Agile methodology is a set of tools, skills, and knowledge that is considered (collectively) as an alternative method to conventional product management and development. It is often used in software development wherein teams act and decide in response to unpredictability through iterative work sprints.
The Origin of Agile
The 1970 publication by Dr. Winston Royce entitled "Managing the Development of Large Software Systems" criticized the sequential process involved in product development.
Dr. Royce emphasized that software should not be developed like a product on an assembly line where each component is added in sequential phases, and where each phase must be completed before starting the next phase – the so-called “waterfall” approach. He opposed this phase-based approach wherein developers first gather all of the requirements, complete all of the architecture and design elements, write all the code, do all testing, and so on. Dr. Royce specifically opposed this style of process because of the lack of communication between the specific groups which complete every phase.
In waterfall methodology, teams only have a single chance to get things right. It is also not an optimized method compared to the concept of agile. Waterfall method assumes that each requirement can be identified prior to the design and coding processes. Could you tell your developers all they need to know (requirements and all elements) to include in the software before it is up and running? Or would it be easier to illustrate your idea to the development team if you could give feedback on functional software?
Why Go the Agile Way?
Using agile technology provides opportunities for your team to assess the direction of your project during the development process. This is attained through regular iterations, at the end of which, teams should present the resulting product increment. This method is described as 'incremental' and 'iterative' due to the process of repetitive shortened work cycles and the functional product they produce.
There are different types of agile methods that use the original principle stated in the agile manifesto. The most popular types are the following:
Scrum specifically focuses on how to manage tasks within a team-based development setting. It is the most widely implemented agile method possibly because it is easier for IT development teams to understand and follow. Scrum is not repressive and doesn't demand loads of technical discipline unlike well-defined Agile methods. It lets the development team decide what to do and how to do it; as well as get up to speed and begin doing Agile swiftly and cost-effectively.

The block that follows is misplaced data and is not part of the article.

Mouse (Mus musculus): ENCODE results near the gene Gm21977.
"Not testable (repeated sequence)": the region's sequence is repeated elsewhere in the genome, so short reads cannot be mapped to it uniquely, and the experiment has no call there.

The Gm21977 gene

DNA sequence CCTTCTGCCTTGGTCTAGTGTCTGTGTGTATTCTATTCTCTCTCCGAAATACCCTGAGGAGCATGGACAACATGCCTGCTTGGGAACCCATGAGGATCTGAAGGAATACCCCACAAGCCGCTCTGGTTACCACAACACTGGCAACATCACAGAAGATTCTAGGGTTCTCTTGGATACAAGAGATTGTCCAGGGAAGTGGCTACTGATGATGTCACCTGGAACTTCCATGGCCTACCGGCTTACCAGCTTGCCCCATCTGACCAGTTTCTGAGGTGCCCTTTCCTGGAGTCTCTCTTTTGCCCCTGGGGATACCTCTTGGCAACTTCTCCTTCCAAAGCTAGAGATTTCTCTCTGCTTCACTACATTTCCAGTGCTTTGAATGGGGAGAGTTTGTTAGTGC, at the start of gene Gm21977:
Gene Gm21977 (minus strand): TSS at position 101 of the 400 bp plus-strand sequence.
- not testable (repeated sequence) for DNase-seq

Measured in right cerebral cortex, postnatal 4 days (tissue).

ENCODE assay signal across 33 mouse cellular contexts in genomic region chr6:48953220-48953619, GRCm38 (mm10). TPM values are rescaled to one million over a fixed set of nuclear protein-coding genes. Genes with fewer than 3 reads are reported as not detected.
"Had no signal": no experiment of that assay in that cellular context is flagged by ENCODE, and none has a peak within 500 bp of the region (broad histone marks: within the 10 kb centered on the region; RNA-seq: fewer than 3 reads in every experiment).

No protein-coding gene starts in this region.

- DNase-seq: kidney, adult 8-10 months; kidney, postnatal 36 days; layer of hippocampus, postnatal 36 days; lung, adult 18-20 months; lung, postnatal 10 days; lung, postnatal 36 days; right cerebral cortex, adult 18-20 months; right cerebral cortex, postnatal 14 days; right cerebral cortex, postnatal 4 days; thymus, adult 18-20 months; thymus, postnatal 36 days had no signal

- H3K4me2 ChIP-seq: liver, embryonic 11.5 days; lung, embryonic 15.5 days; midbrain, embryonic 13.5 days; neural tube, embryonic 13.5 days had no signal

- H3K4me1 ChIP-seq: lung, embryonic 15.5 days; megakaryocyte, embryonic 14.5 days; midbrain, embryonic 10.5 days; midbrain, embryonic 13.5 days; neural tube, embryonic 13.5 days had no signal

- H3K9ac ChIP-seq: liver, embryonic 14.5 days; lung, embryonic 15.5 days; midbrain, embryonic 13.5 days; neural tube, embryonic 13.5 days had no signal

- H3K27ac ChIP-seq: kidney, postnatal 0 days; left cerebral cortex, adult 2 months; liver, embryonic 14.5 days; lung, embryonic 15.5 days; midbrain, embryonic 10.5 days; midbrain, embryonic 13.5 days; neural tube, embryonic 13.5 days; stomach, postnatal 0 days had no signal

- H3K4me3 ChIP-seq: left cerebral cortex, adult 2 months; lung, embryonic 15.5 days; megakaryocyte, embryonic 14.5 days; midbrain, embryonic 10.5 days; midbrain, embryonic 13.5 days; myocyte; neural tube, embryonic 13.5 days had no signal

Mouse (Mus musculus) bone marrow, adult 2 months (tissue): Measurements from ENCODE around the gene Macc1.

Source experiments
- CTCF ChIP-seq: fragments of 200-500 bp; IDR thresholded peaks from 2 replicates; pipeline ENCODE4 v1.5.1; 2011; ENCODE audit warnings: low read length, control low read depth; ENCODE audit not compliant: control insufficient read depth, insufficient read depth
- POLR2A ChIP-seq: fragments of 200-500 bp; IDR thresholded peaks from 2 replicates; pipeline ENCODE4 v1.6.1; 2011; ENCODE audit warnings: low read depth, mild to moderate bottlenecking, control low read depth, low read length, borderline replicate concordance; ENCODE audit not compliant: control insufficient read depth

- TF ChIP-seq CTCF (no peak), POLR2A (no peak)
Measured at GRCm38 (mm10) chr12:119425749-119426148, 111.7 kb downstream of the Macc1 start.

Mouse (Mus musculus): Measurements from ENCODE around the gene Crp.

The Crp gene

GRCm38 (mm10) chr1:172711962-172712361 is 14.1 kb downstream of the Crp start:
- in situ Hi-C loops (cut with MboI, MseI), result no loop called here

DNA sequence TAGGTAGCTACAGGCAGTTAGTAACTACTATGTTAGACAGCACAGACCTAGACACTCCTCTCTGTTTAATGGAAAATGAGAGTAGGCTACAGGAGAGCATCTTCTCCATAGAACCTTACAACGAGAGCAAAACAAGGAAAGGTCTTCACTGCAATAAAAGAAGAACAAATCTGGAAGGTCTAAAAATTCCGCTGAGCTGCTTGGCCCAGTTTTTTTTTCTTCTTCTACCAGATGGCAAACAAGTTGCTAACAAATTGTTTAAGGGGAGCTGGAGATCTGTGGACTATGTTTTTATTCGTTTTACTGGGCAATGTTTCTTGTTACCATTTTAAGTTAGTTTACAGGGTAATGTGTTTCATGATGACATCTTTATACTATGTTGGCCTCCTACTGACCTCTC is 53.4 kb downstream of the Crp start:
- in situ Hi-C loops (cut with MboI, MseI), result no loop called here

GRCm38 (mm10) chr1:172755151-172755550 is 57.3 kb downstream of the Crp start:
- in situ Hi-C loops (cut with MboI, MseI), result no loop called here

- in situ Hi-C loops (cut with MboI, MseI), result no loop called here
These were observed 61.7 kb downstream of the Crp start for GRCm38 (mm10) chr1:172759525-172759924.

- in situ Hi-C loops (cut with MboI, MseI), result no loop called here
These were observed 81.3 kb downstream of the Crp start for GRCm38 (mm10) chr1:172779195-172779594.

Scrum certification helps fulfill the objective of the Agile manifesto by encouraging collaboration, productivity, and accomplishment among team members.
Dynamic Systems Delivery Method (DSDM)
Possibly the original agile method, DSDM was already in existence even before the term 'agile' was used and adapted in software development. DSDM fixes cost, time and quality at the outset and uses prioritization scope into “musts”, “shoulds”, “coulds”, and “won’t haves”.
Extreme Programming (XP)
Extreme Programming or XP is a more thorough type of agile method which focuses on process analysis, development, and test phases through frequent releases in short development cycles intended to improve productivity and introduce checkpoints to accommodate new customer requirements.
Among the three popular types, DSDM is possibly the most comprehensive agile method, while Scrum and XP are a lot easier to implement and complementary since they deal with various aspects of software development projects and both are established on very similar concepts.
In the last decade, many industries have seen the benefits of using agile technology. Media, marketing, technology, large corporations, as well as government sectors have seen a dramatic improvement in their IT development projects and team efforts, which also provides that much-needed competitive edge.
In agile product development, project management is a little different as it relies more on the team leader's skills in coordination, communication, and facilitation with less emphasis on planning and control. However, not all projects go well with this method and it is not always the key to instant success. The key is to understand many techniques from different agile and waterfall methodologies, and pick out the best approaches that will suit a specific situation.
Agile technology, with a combination of your team's skill and experience, can help you have a more flexible approach and less documentation, more collaboration and visibility that allows for a more rewarding team experience and better products as a result.